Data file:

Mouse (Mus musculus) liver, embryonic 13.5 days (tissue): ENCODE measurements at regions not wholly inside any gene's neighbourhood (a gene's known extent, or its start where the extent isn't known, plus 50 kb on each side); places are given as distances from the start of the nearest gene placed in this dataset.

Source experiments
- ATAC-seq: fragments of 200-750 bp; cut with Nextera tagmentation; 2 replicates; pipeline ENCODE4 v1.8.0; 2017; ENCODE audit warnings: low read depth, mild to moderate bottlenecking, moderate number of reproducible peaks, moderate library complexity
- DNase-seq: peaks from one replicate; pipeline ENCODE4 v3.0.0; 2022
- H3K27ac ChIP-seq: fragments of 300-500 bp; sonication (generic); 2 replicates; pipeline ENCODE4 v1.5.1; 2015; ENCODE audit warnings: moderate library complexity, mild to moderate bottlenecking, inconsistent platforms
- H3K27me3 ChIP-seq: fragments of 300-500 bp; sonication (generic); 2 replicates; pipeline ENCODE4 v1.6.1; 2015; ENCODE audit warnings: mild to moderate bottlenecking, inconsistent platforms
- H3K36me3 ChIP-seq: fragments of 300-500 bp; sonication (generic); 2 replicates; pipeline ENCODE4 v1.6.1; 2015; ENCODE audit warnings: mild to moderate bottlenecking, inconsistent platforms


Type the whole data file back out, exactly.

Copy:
Mouse (Mus musculus) liver, embryonic 13.5 days (tissue): ENCODE measurements at regions not wholly inside any gene's neighbourhood (a gene's known extent, or its start where the extent isn't known, plus 50 kb on each side); places are given as distances from the start of the nearest gene placed in this dataset.

Source experiments
- ATAC-seq: fragments of 200-750 bp; cut with Nextera tagmentation; 2 replicates; pipeline ENCODE4 v1.8.0; 2017; ENCODE audit warnings: low read depth, mild to moderate bottlenecking, moderate number of reproducible peaks, moderate library complexity
- DNase-seq: peaks from one replicate; pipeline ENCODE4 v3.0.0; 2022
- H3K27ac ChIP-seq: fragments of 300-500 bp; sonication (generic); 2 replicates; pipeline ENCODE4 v1.5.1; 2015; ENCODE audit warnings: moderate library complexity, mild to moderate bottlenecking, inconsistent platforms
- H3K27me3 ChIP-seq: fragments of 300-500 bp; sonication (generic); 2 replicates; pipeline ENCODE4 v1.6.1; 2015; ENCODE audit warnings: mild to moderate bottlenecking, inconsistent platforms
- H3K36me3 ChIP-seq: fragments of 300-500 bp; sonication (generic); 2 replicates; pipeline ENCODE4 v1.6.1; 2015; ENCODE audit warnings: mild to moderate bottlenecking, inconsistent platforms